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DynamicEarth - SPP 1788

DFG ("Deutsche ForschungsGemeinschaft") SPP ("SchwerPunktProgramme") - DFG Priority Programme

System Earth changes continuously. Variations of Earth's interior, the atmosphere, the oceans, and near-Earth space give rise to changes in global potential fields, particularly in Earth's magnetic and gravity fields. The underlying processes can be identified and studied through monitoring and analysis of fundamental geomagnetic and gravity parameters. The main focus of this Priority Programme is to quantify terrestrial transport mechanisms and solar-terrestrial interactions. The research programme builds on data from satellites on low-Earth orbits, such as CHAMP, GRACE, and GOCE. Of particular importance is the multi-satellite mission Swarm. Variations of the potential fields can be measured across a broad spectral range of spatial and temporal scales. Other parameters can be analysed, as well as ground-based observations and modelling results, to complement the understanding of the system Earth. The key to successfully investigating the range of topics in this programme is a multidisciplinary approach. The focus of work will be on the following areas:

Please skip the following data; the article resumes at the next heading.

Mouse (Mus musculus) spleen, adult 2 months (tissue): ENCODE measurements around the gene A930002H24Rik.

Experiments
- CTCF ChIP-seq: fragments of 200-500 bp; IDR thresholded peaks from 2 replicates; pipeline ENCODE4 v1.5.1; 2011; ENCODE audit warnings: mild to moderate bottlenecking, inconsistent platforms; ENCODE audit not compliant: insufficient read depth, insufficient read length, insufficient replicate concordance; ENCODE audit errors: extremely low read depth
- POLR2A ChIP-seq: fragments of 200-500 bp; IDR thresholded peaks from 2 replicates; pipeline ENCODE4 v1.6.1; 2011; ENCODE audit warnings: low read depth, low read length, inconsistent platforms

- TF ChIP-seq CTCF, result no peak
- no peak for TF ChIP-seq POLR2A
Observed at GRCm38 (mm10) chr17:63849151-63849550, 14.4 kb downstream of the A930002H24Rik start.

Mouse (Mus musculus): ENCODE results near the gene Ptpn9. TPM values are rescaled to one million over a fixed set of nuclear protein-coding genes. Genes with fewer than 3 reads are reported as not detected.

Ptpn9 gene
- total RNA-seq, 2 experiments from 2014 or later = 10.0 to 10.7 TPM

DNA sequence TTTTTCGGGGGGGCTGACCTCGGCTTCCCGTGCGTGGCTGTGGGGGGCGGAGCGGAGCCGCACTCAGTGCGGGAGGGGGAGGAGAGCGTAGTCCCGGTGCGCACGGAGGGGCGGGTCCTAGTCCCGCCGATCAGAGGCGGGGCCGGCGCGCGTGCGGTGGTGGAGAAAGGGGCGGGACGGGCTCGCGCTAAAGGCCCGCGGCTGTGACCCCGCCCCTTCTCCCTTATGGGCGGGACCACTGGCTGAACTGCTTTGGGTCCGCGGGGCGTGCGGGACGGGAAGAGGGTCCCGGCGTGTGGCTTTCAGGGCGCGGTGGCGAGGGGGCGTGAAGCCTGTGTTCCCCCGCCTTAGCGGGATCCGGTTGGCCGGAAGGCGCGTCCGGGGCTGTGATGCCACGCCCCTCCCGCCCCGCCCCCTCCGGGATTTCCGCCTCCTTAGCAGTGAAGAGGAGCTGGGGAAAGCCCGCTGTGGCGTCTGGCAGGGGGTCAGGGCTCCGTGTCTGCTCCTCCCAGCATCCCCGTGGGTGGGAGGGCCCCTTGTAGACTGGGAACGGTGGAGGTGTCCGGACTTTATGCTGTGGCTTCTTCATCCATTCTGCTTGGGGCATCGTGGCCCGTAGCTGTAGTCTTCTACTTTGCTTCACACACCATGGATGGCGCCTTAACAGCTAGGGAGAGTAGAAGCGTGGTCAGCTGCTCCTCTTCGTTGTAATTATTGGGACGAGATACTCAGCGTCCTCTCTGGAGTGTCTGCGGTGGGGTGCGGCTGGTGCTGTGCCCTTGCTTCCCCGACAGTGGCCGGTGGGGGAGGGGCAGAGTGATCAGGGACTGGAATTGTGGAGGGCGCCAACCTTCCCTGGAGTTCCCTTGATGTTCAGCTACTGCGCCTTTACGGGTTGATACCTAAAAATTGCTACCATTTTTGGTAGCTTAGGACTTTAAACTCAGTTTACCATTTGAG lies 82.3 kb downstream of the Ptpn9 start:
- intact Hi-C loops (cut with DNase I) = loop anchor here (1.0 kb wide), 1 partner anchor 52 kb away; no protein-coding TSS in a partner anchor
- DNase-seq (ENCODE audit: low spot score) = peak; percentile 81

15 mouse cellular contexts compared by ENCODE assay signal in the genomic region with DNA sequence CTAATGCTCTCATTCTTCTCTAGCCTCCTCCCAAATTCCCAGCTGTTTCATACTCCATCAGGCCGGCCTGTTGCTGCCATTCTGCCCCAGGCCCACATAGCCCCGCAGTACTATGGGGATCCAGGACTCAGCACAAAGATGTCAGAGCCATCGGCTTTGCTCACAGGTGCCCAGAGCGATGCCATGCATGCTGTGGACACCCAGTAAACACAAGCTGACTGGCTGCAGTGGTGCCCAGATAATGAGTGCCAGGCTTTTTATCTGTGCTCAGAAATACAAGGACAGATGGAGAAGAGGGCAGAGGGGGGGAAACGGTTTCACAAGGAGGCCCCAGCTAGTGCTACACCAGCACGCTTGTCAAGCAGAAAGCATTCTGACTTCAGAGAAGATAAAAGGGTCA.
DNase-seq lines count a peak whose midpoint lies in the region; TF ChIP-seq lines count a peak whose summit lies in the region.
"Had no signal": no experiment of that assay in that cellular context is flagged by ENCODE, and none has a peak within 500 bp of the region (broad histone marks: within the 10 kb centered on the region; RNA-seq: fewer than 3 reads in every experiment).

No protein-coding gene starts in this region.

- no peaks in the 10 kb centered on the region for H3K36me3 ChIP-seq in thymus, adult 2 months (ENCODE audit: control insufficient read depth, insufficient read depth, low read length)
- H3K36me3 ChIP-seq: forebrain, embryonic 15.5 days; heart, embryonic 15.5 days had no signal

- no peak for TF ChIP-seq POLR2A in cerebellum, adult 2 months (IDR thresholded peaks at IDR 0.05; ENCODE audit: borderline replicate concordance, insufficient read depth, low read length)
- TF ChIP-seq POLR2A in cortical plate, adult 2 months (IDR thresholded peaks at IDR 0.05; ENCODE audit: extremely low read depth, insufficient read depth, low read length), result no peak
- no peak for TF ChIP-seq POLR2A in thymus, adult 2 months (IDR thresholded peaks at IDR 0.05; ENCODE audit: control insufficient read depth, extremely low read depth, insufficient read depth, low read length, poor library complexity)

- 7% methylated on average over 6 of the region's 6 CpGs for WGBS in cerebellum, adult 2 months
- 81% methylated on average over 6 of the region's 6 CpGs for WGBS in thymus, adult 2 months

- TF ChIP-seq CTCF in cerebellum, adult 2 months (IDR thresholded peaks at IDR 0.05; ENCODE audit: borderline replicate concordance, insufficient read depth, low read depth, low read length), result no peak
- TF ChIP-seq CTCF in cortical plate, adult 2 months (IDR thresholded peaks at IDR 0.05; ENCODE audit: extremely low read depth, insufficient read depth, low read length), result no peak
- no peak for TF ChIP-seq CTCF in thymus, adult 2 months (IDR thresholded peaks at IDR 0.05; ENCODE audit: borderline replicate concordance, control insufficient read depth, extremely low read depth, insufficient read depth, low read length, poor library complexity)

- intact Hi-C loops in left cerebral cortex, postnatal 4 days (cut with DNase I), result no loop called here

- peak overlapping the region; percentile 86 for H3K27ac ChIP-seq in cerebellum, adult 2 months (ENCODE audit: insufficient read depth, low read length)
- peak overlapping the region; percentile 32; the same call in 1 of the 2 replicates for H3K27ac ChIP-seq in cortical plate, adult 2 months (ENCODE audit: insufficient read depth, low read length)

• Geomagnetic field
  • Gravity field
  • Current systems of the ionosphere/magnetosphere
  • Thermosphere/ionosphere

More information about this project can be found at
Project duration: June 2015 - June 2021.

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Swarm for Anomalies - Swarm4Anom

Space Research Centre PAS (Polish acdemy of Sciences) in cooperation with a start-up OBSEE

Ionisation reversed diurnal cycle is one of distinctive features of the Earth`s ionosphere, which is characterised by higher values of ionospheric plasma density registered in the nighttime than in the daytime. Two well known examples of this phenomenon are the Weddell Sea Anomaly (WSA) and the mid-latitude nighttime summer anomaly (MSNA).
The Weddell Sea Anomaly (WSA) is a mid-latitude F region ionosphere phenomena taking place over the regions west of the Antarctic Peninsula.Though the WSA has been discovered more than 60 years ago, still its generation mechanism is not fully understood and its modelling remains a challenge. Initial discovery of the WSA relied on measurements from the ground network of ionosondes. Satellite observations revealed that peculiar feature of the ionosphere is not limited to the southern hemisphere only. Similar behaviour is also present in the northern hemisphere.
In situ registrations of electron density from the Langmuir probe on board three Swarm satellites are used to study spatial and temporal evolution of nighttime plasma density enhancements (NPDEs). The study introduces the normalized density difference index I_NDD in order to provide global estimates of the phenomenon. I_NDD is provided to User`s as higher level product derived from Swarm data.

More information about this project can be found at
This project is funded by the ESA, Contract No. 4000112769/14/NL/FF/gp.

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